In common law, in the case of real property (i.e. land), waste is used.
According to the relevant definition in the legal dictionary at Dictionary.com:
n. 1) any damage to real property by a tenant which lessens its value to the landlord, owner or future owner. An owner can sue for damages for waste, terminate a lease of one committing waste and/or obtain an injunction against further waste.
Essentially, waste is unauthorised changes made to the land. Waste describes the damage and cause of action but waste doesn't necessarily involve a criminal act. Also waste is waste whether it was caused deliberately or not.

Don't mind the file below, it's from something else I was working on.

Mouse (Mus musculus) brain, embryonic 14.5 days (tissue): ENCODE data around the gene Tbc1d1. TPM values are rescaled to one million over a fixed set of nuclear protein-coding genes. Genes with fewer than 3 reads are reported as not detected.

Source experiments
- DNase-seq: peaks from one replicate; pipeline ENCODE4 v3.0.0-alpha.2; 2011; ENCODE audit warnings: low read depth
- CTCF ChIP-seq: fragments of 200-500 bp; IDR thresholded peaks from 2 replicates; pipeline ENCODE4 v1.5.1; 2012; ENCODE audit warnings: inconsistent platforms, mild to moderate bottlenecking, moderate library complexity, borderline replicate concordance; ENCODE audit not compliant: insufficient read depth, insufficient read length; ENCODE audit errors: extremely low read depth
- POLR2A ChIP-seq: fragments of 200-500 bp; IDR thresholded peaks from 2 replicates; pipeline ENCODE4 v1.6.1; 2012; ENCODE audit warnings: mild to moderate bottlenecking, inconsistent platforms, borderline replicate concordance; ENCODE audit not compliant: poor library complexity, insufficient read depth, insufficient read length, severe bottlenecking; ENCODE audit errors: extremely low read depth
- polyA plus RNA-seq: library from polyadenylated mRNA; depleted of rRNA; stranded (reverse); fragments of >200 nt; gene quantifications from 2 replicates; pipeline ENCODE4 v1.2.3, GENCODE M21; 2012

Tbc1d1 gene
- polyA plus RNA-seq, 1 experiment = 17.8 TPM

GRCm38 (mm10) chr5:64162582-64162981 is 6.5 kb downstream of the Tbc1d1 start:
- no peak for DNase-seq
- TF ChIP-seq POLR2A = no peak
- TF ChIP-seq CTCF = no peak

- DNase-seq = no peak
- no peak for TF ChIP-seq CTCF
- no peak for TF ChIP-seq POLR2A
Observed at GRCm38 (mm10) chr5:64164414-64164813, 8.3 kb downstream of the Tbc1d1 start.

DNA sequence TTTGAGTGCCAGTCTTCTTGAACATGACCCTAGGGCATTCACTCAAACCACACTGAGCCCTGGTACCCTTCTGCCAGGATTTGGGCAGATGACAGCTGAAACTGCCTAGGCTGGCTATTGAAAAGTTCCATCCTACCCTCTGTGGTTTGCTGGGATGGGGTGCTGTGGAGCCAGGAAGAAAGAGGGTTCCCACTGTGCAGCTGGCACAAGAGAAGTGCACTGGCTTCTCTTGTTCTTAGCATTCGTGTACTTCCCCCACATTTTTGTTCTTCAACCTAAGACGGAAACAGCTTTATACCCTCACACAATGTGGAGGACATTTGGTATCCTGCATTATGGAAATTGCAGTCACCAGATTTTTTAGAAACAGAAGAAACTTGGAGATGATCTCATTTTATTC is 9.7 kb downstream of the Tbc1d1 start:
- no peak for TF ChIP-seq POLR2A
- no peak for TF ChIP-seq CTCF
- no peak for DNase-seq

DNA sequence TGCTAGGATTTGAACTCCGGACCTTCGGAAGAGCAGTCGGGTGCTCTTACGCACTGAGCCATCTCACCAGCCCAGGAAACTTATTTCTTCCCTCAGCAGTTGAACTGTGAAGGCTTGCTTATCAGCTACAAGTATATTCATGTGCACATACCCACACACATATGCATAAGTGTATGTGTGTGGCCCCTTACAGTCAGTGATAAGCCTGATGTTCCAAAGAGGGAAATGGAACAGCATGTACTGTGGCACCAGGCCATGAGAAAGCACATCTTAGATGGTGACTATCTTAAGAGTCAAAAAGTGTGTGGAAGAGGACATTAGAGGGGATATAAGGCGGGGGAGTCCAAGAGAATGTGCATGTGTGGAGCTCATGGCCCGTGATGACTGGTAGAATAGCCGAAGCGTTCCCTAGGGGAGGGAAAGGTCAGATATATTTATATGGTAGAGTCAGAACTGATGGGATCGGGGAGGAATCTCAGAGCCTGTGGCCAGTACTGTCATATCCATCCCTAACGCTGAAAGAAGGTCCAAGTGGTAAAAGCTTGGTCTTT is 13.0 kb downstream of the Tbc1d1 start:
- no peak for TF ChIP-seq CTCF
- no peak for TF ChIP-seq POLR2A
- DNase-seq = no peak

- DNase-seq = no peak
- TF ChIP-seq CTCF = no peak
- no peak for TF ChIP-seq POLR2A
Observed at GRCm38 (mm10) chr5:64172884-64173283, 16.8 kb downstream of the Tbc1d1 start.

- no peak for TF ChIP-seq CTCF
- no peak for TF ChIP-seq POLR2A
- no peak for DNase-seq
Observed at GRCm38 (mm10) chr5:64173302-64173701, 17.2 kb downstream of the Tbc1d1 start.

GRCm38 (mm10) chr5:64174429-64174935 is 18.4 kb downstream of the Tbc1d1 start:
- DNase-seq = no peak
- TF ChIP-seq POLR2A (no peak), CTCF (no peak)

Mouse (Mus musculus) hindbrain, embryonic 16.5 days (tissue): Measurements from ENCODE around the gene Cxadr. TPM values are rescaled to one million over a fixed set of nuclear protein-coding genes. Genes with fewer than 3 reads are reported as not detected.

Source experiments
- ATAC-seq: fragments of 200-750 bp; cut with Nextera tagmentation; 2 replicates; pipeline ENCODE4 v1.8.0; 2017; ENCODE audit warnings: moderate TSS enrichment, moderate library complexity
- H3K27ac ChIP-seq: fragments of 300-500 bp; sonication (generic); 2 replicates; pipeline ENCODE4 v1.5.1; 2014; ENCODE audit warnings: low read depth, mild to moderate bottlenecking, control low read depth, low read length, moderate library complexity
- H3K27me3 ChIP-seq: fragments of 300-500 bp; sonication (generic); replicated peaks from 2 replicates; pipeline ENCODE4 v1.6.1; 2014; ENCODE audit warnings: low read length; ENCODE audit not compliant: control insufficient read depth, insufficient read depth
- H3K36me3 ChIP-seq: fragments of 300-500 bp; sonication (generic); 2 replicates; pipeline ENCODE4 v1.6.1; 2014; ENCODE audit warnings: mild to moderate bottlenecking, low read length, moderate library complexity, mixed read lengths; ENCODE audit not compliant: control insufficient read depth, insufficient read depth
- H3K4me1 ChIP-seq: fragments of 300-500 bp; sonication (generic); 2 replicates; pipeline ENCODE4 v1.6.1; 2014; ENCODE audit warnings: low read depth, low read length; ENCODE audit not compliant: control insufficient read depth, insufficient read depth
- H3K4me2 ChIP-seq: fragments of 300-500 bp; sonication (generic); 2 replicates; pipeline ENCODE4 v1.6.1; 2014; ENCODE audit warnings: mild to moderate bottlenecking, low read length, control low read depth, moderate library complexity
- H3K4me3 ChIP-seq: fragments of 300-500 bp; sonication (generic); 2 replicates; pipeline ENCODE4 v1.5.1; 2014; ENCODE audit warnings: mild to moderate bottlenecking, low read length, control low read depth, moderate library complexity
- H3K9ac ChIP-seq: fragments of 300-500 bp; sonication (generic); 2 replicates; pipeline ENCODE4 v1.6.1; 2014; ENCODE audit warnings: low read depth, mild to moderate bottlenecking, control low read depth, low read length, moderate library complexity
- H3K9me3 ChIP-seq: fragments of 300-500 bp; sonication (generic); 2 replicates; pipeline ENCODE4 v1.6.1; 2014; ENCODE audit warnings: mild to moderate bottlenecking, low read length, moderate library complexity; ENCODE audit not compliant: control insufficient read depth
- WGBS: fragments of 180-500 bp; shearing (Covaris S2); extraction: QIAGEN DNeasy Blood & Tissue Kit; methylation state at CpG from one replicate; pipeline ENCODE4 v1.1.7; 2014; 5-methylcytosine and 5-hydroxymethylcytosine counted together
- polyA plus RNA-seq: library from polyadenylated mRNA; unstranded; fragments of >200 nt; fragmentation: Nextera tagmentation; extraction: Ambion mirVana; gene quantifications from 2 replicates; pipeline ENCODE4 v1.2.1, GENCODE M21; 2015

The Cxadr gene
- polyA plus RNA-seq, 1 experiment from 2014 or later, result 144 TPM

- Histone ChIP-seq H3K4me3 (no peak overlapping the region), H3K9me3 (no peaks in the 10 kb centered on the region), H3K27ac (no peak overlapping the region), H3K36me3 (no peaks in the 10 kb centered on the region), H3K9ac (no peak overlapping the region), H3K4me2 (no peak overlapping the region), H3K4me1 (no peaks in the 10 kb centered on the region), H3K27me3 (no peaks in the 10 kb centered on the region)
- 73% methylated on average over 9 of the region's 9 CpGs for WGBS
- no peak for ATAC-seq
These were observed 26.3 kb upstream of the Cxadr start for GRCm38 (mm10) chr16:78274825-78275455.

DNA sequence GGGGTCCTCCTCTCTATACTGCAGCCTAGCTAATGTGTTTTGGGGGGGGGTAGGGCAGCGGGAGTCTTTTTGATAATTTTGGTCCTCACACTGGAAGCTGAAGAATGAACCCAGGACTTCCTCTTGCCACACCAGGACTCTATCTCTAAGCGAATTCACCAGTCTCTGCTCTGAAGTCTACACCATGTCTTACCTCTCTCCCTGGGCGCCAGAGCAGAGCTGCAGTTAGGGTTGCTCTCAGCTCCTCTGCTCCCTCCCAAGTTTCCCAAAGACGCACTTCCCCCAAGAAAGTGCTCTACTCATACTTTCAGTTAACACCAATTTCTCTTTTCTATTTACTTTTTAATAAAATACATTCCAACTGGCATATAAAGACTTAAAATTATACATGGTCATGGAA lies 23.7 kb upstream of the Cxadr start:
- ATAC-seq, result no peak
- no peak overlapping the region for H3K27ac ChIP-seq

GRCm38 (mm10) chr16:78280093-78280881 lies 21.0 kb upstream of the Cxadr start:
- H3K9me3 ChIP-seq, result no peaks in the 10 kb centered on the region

Technically, the definition given above isn't 100% accurate and waste can actually improve the land, but in these cases it is distinguished as ameliorative waste.
However, its precise meaning in common law would not matter for your purposes - I presume you just want some kind of real-world hook to hang the concept on - waste would have sufficient verisimilitude, is conveniently general and also has a nice, harsh condemnatory ring to it.